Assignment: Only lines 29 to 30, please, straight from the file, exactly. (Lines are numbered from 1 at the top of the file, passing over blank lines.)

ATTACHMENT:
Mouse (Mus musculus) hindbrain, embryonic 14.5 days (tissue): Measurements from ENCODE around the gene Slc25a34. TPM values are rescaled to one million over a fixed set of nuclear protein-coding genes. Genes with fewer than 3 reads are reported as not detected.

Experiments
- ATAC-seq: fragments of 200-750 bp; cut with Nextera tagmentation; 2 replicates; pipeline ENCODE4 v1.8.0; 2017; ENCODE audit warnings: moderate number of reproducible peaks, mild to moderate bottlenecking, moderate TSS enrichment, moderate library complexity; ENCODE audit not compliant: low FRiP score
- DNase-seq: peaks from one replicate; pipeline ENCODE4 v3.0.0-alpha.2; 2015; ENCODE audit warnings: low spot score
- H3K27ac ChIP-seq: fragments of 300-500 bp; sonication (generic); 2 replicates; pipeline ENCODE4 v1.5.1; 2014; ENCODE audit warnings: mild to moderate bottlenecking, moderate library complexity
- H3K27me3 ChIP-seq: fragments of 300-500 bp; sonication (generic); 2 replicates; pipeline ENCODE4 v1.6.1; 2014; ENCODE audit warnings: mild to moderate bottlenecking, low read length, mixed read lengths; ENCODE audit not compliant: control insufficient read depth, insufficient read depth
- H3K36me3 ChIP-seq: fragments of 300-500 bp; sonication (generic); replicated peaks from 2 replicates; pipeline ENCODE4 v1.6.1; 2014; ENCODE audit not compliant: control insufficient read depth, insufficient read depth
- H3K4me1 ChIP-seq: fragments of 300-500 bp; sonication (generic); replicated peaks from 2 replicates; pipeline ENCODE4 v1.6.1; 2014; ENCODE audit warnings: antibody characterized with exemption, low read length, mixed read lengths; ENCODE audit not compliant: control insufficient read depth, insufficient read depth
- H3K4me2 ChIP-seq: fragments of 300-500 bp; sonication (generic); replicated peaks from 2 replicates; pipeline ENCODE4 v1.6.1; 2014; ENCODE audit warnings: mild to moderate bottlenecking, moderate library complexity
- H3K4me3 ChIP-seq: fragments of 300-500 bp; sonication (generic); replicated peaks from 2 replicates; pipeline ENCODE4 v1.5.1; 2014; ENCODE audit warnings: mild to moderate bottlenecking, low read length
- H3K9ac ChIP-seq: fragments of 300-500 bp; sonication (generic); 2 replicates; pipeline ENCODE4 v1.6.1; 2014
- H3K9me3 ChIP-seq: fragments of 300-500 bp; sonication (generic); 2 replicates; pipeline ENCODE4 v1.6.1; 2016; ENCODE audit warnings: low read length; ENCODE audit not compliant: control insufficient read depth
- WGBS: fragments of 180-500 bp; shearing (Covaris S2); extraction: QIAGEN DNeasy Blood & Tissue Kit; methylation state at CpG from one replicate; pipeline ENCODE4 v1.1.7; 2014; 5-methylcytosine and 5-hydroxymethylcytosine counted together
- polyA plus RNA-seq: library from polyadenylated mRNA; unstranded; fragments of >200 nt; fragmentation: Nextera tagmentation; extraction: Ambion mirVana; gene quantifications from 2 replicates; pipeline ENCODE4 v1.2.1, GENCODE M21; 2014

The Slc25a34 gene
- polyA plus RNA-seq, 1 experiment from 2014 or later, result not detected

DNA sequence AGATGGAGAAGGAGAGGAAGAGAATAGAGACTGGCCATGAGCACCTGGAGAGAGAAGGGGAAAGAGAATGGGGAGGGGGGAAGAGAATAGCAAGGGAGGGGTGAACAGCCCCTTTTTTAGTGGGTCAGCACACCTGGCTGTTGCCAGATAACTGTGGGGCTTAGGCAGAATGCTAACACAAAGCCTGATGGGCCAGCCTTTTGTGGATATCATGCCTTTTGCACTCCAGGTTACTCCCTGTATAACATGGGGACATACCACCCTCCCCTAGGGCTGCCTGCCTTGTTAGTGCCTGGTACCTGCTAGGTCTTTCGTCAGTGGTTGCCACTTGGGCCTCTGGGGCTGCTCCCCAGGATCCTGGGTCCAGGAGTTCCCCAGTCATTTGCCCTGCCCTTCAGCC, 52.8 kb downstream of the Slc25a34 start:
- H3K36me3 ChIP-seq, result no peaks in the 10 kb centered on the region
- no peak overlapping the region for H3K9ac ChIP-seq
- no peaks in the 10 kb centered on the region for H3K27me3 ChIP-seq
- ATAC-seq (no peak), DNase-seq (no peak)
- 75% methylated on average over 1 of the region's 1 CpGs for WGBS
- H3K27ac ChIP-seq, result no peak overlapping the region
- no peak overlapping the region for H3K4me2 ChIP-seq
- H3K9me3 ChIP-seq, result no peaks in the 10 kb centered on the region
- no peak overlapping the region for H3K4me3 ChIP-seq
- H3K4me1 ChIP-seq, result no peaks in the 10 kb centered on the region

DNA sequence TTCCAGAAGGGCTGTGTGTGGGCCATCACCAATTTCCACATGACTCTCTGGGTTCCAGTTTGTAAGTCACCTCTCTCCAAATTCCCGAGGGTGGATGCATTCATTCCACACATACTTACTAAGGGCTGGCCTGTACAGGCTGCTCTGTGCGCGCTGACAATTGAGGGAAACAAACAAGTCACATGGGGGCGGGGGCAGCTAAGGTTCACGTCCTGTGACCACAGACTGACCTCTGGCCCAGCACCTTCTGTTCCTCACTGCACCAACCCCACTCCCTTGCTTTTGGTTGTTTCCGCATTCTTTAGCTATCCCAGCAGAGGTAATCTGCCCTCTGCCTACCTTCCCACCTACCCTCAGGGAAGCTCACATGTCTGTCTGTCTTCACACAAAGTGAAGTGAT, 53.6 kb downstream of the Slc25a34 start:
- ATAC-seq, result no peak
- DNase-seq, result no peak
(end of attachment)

- ATAC-seq, result no peak
- DNase-seq, result no peak